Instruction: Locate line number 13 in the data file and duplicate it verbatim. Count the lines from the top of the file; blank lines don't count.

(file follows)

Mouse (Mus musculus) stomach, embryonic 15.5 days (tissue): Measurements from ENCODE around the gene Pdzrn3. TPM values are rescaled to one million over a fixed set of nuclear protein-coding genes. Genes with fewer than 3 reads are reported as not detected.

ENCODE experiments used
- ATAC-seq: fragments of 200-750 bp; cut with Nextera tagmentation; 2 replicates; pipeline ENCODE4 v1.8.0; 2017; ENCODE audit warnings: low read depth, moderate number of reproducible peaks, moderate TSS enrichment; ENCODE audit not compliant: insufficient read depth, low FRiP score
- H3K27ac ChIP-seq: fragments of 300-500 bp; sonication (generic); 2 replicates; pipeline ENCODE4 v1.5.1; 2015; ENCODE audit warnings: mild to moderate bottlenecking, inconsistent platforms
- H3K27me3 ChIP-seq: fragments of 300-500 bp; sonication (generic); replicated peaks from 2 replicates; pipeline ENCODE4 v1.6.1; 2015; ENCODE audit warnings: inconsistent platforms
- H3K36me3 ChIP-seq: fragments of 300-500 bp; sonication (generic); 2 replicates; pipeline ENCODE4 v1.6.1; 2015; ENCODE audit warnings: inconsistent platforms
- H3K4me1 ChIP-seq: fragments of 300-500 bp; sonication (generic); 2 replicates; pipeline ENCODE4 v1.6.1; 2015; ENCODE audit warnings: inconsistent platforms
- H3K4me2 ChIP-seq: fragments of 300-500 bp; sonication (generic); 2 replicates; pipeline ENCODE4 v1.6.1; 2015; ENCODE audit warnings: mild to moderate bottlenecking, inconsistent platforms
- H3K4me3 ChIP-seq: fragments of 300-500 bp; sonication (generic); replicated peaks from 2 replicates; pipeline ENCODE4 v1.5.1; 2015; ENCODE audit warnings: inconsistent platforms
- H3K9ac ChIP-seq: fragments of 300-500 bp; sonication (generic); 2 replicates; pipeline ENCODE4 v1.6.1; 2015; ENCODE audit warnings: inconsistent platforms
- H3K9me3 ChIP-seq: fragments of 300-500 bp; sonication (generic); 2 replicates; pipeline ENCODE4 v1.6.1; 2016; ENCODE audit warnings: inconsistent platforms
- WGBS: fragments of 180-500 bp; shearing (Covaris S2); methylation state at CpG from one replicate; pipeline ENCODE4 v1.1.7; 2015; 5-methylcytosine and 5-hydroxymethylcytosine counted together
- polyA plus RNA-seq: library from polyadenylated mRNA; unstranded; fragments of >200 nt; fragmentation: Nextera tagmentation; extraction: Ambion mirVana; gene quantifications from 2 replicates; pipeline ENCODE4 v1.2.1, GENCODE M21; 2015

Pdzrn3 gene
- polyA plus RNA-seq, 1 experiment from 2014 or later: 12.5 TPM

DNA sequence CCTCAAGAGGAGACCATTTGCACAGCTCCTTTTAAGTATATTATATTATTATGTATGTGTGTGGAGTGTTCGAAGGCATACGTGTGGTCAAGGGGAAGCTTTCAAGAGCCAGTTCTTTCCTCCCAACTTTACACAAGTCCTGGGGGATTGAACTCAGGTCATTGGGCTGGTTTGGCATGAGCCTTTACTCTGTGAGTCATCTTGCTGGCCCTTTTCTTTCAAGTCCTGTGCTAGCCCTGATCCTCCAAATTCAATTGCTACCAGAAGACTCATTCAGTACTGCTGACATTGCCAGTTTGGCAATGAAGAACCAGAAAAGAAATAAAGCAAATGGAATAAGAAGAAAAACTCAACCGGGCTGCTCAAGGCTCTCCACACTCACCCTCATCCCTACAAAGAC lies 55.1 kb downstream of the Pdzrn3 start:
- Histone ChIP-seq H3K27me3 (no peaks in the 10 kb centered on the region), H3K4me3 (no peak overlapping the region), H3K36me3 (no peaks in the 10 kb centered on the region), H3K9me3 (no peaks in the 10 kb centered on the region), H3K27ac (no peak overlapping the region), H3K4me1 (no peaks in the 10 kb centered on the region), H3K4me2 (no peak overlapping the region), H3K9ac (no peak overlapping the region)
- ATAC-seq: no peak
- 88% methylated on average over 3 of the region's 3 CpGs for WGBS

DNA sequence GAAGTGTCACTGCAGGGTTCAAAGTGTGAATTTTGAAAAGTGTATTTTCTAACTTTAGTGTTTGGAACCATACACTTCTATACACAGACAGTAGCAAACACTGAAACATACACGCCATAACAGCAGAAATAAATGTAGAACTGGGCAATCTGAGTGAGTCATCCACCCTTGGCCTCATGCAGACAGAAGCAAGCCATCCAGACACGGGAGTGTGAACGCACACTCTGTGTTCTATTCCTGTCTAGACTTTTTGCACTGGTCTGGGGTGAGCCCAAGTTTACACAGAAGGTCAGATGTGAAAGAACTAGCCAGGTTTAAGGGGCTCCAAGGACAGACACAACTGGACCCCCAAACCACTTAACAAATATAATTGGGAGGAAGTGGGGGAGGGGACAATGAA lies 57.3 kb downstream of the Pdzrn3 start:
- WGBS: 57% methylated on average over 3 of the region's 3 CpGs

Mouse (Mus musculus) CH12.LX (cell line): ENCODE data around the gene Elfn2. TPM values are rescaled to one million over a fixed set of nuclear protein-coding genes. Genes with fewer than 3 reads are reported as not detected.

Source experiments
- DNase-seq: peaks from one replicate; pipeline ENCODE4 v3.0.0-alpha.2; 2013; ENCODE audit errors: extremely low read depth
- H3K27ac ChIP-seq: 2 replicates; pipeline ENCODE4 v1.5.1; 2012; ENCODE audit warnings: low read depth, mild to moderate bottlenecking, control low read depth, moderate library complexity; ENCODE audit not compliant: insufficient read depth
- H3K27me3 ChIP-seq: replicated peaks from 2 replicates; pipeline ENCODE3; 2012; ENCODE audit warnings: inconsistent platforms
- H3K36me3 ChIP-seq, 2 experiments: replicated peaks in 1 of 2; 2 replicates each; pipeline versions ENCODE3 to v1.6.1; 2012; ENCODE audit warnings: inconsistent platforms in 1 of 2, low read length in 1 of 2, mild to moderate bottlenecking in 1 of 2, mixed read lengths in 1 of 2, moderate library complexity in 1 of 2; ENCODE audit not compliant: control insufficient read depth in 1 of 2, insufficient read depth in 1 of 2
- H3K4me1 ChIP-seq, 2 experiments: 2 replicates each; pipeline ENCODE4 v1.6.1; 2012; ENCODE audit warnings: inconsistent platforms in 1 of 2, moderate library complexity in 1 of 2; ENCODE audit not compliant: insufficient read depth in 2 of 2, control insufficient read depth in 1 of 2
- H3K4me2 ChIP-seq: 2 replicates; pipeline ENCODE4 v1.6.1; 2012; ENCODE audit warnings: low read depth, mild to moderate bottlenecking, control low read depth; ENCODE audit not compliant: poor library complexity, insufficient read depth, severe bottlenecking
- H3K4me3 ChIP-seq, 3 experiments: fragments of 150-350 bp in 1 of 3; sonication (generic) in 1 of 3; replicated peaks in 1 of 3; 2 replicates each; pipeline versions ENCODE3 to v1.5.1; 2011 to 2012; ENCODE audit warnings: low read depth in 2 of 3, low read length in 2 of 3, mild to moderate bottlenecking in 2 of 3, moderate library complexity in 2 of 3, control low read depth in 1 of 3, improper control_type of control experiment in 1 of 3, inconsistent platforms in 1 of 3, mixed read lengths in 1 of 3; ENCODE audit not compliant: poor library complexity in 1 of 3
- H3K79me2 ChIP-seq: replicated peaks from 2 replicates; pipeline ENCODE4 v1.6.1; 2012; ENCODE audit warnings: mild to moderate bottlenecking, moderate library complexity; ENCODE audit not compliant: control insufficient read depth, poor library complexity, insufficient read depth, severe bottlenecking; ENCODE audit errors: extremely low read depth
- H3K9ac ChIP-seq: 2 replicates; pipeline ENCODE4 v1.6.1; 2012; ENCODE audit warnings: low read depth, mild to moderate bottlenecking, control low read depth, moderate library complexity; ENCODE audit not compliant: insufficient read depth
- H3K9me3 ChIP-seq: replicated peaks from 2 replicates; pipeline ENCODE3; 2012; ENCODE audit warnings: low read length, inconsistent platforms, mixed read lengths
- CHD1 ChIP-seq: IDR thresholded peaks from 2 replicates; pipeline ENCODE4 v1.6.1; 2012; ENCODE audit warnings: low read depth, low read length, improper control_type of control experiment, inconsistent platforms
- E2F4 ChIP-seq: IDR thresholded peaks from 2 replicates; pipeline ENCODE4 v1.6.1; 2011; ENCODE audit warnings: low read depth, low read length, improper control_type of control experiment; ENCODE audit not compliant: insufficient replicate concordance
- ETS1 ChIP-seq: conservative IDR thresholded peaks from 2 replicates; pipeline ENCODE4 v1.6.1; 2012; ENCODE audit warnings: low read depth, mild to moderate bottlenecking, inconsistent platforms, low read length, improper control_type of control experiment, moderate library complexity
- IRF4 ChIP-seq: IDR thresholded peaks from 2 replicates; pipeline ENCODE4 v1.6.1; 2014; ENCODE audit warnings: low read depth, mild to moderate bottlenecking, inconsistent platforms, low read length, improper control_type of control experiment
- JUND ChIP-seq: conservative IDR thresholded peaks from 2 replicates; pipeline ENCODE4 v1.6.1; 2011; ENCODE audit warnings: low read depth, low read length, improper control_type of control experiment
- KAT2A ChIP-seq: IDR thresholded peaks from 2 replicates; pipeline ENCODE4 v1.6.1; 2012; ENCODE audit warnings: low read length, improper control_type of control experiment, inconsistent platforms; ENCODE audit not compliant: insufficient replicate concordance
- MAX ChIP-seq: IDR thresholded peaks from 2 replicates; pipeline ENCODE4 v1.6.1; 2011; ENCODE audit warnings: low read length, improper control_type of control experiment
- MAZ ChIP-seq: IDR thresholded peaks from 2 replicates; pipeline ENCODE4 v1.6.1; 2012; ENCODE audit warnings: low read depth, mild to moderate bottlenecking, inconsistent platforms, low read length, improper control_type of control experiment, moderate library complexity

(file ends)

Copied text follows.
- polyA plus RNA-seq: library from polyadenylated mRNA; unstranded; fragments of >200 nt; fragmentation: Nextera tagmentation; extraction: Ambion mirVana; gene quantifications from 2 replicates; pipeline ENCODE4 v1.2.1, GENCODE M21; 2015